Teen Births Keep American Crime High
The United States has a teenage birth rate that is high relative to that of other developed countries, and falling more slowly. Children of teenagers may experience difficult childhoods and hence be more likely to commit crimes subsequently. I assess to what extent lagged teen birth rates can explain why the United States had the highest developed country crime rates in the 1980s, and why US rates subsequently fell so much. For this purpose, I use internationally comparable crime rates measured from the 1989-2000 International Crime Victims Surveys. I find that an increase in the share of young people born to a teen mother increases the assault rate. The type of assault affected is perpetrated by unarmed lone assailants known to the victim by name, particularly at home or at work, and is not reported to the police. The pattern of teen births in the United States explains -30% of the relative fall in assaults by assailants known to the victim, but more than explains the 1980s gap with the rest of the world. I also present evidence on larceny and burglary.
|Date of creation:||Apr 2003|
|Date of revision:|
|Publication status:||published as Hunt, Jennifer. “Do Teen Births Keep American Crime High?” Journal of Law and Economics (October 2006).|
|Contact details of provider:|| Postal: National Bureau of Economic Research, 1050 Massachusetts Avenue Cambridge, MA 02138, U.S.A.|
Web page: http://www.nber.org
More information through EDIRC
Please report citation or reference errors to , or , if you are the registered author of the cited work, log in to your RePEc Author Service profile, click on "citations" and make appropriate adjustments.:
- Kenneth Burdett & Ricardo Lagos & Randall Wright, 2003.
"Crime, Inequality, and Unemployment,"
American Economic Review,
American Economic Association, vol. 93(5), pages 1764-1777, December.
- Kenneth Burdett & Ricardo Lagos & Randall Wright, 2002. "Crime, Inequality, and Unemployment, Second Version," PIER Working Paper Archive 03-029, Penn Institute for Economic Research, Department of Economics, University of Pennsylvania, revised 01 Sep 2003.
- Entorf, Horst & Spengler, Hannes, 2000.
"Socioeconomic and demographic factors of crime in Germany: Evidence from panel data of the German states,"
International Review of Law and Economics,
Elsevier, vol. 20(1), pages 75-106, March.
- Entorf, Horst & Spengler, Hannes, 1998. "Socio-economic and demographic factors of crime in Germany: evidence from panel data of the German states," ZEW Discussion Papers 98-16, ZEW - Zentrum für Europäische Wirtschaftsforschung / Center for European Economic Research.
- Edward L. Glaeser & Bruce Sacerdote, 1996.
"Why Is There More Crime in Cities?,"
NBER Working Papers
5430, National Bureau of Economic Research, Inc.
- Edward L. Glaeser & Bruce Sacerdote, 1996. "Why is There More Crime in Cities?," Harvard Institute of Economic Research Working Papers 1746, Harvard - Institute of Economic Research.
- Steven D. Levitt, 1998.
"Juvenile Crime and Punishment,"
Journal of Political Economy,
University of Chicago Press, vol. 106(6), pages 1156-1185, December.
- Stephen Machin & Costas Meghir, 2004.
"Crime and Economic Incentives,"
Journal of Human Resources,
University of Wisconsin Press, vol. 39(4).
- Robert Witt & Ann Dryden Witte, 1998. "Crime, Imprisonment, and Female Labor Force Participation: A Time-Series Approach," NBER Working Papers 6786, National Bureau of Economic Research, Inc.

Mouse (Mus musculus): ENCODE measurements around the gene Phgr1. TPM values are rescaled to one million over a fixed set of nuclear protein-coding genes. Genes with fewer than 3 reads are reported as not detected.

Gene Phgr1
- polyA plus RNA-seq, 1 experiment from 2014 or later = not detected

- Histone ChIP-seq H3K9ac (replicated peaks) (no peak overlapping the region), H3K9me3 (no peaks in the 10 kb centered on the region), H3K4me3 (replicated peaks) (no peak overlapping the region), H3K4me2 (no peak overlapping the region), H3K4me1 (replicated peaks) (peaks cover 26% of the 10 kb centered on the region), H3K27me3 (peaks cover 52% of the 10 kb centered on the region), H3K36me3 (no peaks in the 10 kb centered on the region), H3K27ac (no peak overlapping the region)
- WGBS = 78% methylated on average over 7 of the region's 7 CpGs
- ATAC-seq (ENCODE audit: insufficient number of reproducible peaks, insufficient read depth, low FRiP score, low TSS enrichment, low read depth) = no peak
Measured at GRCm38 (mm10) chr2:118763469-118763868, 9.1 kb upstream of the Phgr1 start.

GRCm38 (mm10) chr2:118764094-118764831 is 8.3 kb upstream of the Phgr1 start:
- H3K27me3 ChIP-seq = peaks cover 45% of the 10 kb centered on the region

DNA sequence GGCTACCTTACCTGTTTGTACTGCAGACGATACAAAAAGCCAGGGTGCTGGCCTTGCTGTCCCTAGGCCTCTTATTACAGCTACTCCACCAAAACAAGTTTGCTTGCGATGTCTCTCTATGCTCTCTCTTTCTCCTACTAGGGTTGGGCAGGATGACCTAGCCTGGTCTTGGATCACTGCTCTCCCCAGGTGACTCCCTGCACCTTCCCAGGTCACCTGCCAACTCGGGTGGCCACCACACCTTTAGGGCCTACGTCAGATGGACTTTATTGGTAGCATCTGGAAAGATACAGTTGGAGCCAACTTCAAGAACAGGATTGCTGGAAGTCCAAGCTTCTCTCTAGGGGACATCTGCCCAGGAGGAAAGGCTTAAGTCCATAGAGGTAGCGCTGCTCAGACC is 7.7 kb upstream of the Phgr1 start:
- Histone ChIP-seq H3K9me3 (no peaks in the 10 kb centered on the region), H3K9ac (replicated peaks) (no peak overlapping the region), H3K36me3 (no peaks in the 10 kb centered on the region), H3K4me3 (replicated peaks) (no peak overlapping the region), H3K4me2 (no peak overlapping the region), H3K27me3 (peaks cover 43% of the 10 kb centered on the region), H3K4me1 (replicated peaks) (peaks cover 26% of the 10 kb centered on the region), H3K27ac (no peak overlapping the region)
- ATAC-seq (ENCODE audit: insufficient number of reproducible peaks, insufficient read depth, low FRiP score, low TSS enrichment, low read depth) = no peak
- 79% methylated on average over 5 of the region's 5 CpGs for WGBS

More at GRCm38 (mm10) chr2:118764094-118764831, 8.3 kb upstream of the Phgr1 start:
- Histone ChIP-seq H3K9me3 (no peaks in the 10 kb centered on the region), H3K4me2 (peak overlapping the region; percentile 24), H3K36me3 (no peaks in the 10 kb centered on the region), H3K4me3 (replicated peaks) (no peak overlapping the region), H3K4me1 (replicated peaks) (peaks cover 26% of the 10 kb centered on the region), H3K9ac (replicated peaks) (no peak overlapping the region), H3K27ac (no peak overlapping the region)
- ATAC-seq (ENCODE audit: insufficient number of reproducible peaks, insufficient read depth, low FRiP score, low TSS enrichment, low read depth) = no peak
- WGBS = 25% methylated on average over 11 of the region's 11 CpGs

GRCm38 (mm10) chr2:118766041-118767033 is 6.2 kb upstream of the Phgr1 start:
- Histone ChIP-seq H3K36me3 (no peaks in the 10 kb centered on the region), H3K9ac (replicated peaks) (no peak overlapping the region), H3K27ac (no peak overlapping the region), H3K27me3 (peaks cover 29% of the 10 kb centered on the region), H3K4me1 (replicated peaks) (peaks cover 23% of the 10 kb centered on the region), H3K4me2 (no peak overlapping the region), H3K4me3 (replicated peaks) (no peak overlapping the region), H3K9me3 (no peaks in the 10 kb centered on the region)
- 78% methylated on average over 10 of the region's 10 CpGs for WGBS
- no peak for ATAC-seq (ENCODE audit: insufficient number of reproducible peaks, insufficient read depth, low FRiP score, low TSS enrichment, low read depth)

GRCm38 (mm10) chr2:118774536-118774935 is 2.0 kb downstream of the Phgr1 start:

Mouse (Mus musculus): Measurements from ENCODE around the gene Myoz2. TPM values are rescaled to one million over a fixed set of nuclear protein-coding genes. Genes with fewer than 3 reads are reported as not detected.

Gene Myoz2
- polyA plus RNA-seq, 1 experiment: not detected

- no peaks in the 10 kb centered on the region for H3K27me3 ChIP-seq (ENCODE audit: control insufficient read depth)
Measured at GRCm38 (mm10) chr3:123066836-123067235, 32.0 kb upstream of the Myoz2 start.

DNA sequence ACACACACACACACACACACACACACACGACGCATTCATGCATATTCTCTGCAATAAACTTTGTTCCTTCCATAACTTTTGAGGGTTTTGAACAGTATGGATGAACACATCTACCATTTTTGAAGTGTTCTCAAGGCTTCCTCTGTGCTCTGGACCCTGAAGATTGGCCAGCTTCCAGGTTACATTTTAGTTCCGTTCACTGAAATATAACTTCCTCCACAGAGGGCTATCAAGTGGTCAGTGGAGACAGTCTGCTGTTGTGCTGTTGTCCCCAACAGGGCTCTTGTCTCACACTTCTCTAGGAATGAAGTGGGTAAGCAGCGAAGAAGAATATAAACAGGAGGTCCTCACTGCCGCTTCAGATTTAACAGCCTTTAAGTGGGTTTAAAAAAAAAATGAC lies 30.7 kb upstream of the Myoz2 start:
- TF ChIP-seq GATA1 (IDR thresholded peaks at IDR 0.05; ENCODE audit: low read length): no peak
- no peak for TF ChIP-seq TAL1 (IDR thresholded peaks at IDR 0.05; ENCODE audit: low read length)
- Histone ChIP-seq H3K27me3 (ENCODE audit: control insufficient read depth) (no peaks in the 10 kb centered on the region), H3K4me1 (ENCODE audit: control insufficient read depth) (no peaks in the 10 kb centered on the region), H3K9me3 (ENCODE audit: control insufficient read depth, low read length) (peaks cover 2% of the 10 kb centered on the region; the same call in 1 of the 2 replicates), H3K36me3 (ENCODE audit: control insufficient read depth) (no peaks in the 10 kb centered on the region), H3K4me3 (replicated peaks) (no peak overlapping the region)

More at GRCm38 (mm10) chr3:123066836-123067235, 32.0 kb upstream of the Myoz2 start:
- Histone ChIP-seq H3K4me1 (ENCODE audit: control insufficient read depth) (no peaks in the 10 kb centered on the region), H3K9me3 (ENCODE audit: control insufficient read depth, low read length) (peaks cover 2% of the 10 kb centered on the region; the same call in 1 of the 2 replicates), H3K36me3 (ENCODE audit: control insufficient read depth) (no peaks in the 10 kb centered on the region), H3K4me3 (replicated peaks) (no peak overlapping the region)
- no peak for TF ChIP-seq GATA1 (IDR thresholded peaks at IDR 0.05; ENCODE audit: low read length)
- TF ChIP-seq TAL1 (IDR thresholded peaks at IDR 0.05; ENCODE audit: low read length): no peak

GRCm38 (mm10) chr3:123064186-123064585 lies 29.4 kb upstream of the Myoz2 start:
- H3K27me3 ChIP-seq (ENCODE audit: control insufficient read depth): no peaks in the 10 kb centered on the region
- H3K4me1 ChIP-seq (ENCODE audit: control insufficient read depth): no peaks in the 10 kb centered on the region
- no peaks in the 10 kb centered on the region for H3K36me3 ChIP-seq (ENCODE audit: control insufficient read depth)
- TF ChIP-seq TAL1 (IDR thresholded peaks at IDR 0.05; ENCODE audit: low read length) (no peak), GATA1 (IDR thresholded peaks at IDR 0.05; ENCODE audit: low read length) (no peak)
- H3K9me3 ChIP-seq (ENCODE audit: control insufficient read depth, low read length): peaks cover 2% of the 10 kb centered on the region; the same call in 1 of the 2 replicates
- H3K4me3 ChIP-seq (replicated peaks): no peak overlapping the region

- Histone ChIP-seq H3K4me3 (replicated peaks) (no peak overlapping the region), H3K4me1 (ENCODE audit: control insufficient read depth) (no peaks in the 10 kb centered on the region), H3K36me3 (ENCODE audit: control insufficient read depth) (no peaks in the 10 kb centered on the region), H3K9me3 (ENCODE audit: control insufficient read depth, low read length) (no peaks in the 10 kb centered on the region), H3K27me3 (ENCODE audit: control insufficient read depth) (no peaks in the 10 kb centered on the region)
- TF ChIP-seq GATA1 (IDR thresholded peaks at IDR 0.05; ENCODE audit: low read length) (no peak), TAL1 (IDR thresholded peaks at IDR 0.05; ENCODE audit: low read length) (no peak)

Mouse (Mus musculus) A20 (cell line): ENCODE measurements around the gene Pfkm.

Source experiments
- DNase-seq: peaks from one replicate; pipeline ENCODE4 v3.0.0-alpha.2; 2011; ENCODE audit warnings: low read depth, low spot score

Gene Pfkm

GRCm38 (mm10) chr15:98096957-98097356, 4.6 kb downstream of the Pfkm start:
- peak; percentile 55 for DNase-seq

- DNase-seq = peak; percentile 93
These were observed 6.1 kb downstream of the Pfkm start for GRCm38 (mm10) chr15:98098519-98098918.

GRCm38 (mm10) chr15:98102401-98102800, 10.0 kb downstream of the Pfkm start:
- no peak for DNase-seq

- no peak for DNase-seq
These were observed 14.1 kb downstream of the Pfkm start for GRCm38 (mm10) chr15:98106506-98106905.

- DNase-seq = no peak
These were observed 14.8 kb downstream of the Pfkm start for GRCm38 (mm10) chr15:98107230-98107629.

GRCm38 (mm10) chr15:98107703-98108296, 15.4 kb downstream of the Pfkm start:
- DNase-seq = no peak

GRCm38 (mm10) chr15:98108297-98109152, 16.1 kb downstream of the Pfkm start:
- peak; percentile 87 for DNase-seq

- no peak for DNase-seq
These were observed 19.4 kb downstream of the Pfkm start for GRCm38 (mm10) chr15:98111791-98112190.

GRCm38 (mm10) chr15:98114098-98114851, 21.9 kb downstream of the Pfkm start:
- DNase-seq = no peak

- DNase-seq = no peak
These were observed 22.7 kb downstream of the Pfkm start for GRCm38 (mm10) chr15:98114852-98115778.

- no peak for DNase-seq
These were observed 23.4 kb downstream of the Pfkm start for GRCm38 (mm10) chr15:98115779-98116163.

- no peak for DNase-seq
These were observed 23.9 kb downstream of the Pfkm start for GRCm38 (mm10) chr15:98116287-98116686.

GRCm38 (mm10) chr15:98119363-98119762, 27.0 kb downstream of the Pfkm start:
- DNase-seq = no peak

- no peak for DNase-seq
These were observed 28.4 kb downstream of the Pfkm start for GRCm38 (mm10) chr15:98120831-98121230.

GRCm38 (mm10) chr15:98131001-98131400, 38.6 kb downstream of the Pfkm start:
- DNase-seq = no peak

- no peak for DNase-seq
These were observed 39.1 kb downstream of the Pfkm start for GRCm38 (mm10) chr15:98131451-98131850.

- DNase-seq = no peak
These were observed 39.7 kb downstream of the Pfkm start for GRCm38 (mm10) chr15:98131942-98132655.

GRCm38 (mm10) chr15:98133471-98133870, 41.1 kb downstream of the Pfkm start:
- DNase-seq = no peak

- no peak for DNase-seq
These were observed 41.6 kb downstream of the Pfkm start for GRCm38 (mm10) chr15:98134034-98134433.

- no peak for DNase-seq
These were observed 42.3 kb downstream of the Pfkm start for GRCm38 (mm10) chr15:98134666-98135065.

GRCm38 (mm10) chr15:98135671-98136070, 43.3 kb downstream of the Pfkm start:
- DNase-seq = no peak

- Donohue, John J. & Levitt, Steven D., 2000.
"The Impact of Legalized Abortion on Crime,"
Berkeley Olin Program in Law & Economics, Working Paper Series
qt00p599hk, Berkeley Olin Program in Law & Economics.
- Steven D. Levitt, 1996. "The Effect of Prison Population Size on Crime Rates: Evidence from Prison Overcrowding Litigation," The Quarterly Journal of Economics, Oxford University Press, vol. 111(2), pages 319-351.
- Anindya Sen, 2002. "Does Increased Abortion Lead to Reduced Crime? Evaluating the Relationship between Crime, Abortion, and Fertility," Working Papers 02004, University of Waterloo, Department of Economics, revised Jan 2002.
- Fajnzylber, Pablo & Lederman, Daniel & Loayza, Norman, 2002. "Inequality and Violent Crime," Journal of Law and Economics, University of Chicago Press, vol. 45(1), pages 1-40, April.
- Morgan Kelly, 2000.
"Inequality And Crime,"
The Review of Economics and Statistics,
MIT Press, vol. 82(4), pages 530-539, November.
- Stephen Machin & Alan Manning, 1992. "Minimum Wages," CEP Discussion Papers dp0080, Centre for Economic Performance, LSE.
- Raphael, Steven & WINTER-EBMER, RUDOLF, 1998.
"Identifying the Effect of Unemployment on Crime,"
University of California at San Diego, Economics Working Paper Series
qt5hb4h56g, Department of Economics, UC San Diego.
- Kristin F. Butcher & Anne Morrison Piehl, 1998. "Cross-city evidence on the relationship between immigration and crime," Journal of Policy Analysis and Management, John Wiley & Sons, Ltd., vol. 17(3), pages 457-493.
- Sen Anindya, 2007. "Does Increased Abortion Lead to Lower Crime? Evaluating the Relationship between Crime, Abortion, and Fertility," The B.E. Journal of Economic Analysis & Policy, De Gruyter, vol. 7(1), pages 1-38, September.
- Fajnzylber, Pablo & Lederman, Daniel & Loayza, Norman, 2002. "What causes violent crime?," European Economic Review, Elsevier, vol. 46(7), pages 1323-1357, July.
When requesting a correction, please mention this item's handle: RePEc:nbr:nberwo:9632. See general information about how to correct material in RePEc.
For technical questions regarding this item, or to correct its authors, title, abstract, bibliographic or download information, contact: ()
If references are entirely missing, you can add them using this form.